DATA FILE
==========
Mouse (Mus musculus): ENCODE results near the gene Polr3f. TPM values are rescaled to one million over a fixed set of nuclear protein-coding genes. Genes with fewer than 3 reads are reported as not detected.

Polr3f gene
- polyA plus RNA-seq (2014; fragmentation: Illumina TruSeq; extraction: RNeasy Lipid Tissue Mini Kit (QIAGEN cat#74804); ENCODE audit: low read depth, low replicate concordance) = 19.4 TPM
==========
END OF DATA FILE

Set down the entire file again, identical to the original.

Mouse (Mus musculus): ENCODE results near the gene Polr3f. TPM values are rescaled to one million over a fixed set of nuclear protein-coding genes. Genes with fewer than 3 reads are reported as not detected.

Polr3f gene
- polyA plus RNA-seq (2014; fragmentation: Illumina TruSeq; extraction: RNeasy Lipid Tissue Mini Kit (QIAGEN cat#74804); ENCODE audit: low read depth, low replicate concordance) = 19.4 TPM